Complete streets are designed to create safe access for all people — pedestrians and bicyclists, motorists and public transit riders. But at the Urban Land Institute’s fall meeting in Washington, D.C., Brad Davis, a principal at Alta Planning + Design, argued we really need “Complete Streets 2.0” that deliberately enable both physical and online connections and make room for “micro-mobility” systems, such as e-scooters, and the rise of autonomous vehicles and delivery robots. Otherwise, we could have autonomous mayhem, as amusingly depicted above.
“Micro-mobility involves small, human-powered vehicles, such as dockless bikes and e-bikes, skateboards and e-skateboards, and scooters and and e-scooters,” Davis said. In cities like Los Angeles and Washington, D.C., micro-mobile transportation, particularly e-scooters and dockless bikes, are now ubiquitous. In 2018, there were 84 million trips made with micro-mobile options, with e-scooters accounting for almost half of all trips.
Davis said the explosive growth of popular e-scooters raises questions about public safety. According to a recent study by Consumer Reports, e-scooters have been tied at least 1,500 injuries in 2018; another analysis found they caused 11 deaths over the same time frame. E-scooter users can injure both themselves and pedestrians who happen to be in the way on sidewalks. As a result, cities are attempting to limit their use to designated zones or to day times only. Other regulations aim to limit their use on sidewalks or reduce their speed. Like many major city governments, Davis wondered “should e-scooters be allowed on sidewalks?”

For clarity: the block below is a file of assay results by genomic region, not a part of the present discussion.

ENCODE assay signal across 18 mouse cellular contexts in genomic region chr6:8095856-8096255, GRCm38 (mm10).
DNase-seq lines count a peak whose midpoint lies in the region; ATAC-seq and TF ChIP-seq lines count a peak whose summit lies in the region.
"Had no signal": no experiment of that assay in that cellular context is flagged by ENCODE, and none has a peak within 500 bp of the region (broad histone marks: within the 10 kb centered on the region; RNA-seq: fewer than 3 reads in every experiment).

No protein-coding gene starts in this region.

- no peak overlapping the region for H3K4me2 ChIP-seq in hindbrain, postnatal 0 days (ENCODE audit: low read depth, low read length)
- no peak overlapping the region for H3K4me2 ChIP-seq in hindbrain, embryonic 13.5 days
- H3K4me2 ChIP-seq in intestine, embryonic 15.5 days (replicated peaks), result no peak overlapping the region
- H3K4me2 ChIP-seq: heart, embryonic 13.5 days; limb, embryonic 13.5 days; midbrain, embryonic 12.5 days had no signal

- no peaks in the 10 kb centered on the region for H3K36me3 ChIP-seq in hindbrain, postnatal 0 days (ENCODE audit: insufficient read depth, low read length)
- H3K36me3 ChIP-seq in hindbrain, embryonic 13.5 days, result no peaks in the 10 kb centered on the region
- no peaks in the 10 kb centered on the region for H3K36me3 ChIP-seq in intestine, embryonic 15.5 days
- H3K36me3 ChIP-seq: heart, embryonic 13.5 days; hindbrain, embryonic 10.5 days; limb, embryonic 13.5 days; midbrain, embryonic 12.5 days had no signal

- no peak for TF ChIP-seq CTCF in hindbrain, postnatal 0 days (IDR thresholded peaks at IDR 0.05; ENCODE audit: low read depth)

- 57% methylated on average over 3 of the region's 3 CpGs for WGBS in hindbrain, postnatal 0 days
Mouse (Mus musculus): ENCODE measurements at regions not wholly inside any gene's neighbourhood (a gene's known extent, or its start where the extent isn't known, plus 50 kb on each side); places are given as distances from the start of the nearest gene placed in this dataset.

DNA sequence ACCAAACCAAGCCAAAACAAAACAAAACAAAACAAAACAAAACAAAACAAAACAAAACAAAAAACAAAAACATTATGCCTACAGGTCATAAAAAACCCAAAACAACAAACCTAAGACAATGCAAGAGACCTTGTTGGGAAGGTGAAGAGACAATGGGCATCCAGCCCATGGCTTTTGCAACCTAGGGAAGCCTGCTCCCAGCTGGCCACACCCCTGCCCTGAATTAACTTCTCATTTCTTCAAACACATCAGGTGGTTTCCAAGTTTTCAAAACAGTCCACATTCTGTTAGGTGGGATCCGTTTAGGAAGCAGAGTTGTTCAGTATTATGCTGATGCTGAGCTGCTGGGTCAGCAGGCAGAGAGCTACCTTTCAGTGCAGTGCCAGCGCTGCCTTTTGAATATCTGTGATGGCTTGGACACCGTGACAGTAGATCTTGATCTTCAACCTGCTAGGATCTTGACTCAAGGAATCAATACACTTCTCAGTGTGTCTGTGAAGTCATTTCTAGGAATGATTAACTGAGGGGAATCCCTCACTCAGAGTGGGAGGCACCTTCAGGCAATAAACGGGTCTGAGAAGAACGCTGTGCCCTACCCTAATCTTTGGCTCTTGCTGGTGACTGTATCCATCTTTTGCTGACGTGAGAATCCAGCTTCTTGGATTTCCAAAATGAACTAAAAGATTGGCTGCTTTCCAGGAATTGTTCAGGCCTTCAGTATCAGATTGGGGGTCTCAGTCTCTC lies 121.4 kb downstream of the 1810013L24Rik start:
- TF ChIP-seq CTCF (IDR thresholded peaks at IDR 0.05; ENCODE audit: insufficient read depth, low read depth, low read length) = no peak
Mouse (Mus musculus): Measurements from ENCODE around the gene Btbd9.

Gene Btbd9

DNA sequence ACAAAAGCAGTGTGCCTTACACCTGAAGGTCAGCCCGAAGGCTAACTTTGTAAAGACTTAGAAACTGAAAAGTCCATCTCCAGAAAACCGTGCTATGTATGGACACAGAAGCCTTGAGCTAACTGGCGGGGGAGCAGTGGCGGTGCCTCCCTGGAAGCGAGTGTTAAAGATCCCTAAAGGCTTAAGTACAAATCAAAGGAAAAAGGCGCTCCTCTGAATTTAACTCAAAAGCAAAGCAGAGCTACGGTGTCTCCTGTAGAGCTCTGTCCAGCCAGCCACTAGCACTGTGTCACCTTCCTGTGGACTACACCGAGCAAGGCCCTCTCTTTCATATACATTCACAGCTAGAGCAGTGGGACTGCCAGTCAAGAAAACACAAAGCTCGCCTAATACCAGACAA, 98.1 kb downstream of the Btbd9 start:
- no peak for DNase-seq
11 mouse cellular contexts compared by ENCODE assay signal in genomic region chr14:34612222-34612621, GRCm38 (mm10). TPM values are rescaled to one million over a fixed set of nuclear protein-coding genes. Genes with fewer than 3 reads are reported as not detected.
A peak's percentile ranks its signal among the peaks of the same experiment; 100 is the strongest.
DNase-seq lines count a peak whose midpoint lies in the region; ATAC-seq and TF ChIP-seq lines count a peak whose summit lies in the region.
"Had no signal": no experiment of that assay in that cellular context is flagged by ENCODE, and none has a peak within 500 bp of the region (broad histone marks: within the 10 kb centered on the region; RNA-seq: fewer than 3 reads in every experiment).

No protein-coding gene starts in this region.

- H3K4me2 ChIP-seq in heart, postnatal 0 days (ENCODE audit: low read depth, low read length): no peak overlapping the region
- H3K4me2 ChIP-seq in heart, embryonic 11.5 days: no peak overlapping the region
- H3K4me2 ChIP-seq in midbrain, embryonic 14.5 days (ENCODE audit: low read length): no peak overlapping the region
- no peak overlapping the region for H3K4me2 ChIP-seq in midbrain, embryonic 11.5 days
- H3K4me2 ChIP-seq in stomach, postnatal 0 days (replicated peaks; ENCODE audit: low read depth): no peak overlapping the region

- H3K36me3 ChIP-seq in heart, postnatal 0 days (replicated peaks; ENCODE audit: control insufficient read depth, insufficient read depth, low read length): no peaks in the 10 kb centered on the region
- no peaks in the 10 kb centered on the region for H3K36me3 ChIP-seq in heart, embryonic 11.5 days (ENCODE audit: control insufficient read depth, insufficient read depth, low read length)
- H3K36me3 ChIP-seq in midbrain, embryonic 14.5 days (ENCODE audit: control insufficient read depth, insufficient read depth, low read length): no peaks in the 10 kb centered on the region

If cities relegate e-scooters to bike lanes, it will certainly increase traffic in those narrower corridors. As such, Davis called for bike lanes to be expanded into protected “personal mobility ways.” Both micro-mobility users and bicyclists would then be protected from vehicles; and pedestrians would be protected from all of higher speed forms of transportation.
Davis also raised the idea of creating “micro-mobility hubs,” perhaps around subway or bus stations, where these app-based on-demand transportation services could be clustered.
However, there is also a need to “spread or distribute access” to these services to ensure equitable access to low-cost transportation options. Oakland, California and Philadelphia have made strides in expanding access to new technology-enabled micro-mobile transportation systems.
Rutt Bridges, founder of Understanding Disruption, reiterated the need for Complete Streets 2.0 to include dedicated, protected two-way bike lanes with flex post or planted buffers, stating that 860 bicyclists were killed in 2016 because of collisions with vehicles.
Some 30 percent of bicyclist deaths were at intersections. Bridges believes many of these could have been prevented with the latest Dutch intersection design, which allows for clear sight lines for both motorists and bicyclists as they are turning. This model could also protect other micro-mobility users.
For Bridges, another reason we could need Complete Streets 2.0: autonomous delivery robots.
Instead of plodding down sidewalks, as they have been in London and Washington, D.C., delivery robots could be assigned to their own tight two-way lane, perhaps adjacent to bicycle lanes. “This would reduce accidents with pedestrians and bicyclists.” Given they use LiDAR, 3D mapping, and artificial intelligence in ways to similar to autonomous vehicles, they would require very little space on either side to make their way. “They can lane keep within an inch,” Bridges believes.
A surprising number of robot delivery vehicles are being tested in urban and suburban settings. On one end of the spectrum are the many small Wall-E-like robots that can make small package deliveries. Test robots by Starship Technologies have been awkwardly starting and stopping and looking a bit confused at crosswalks in the Dupont Circle neighborhood of Washington, D.C. for the past two years.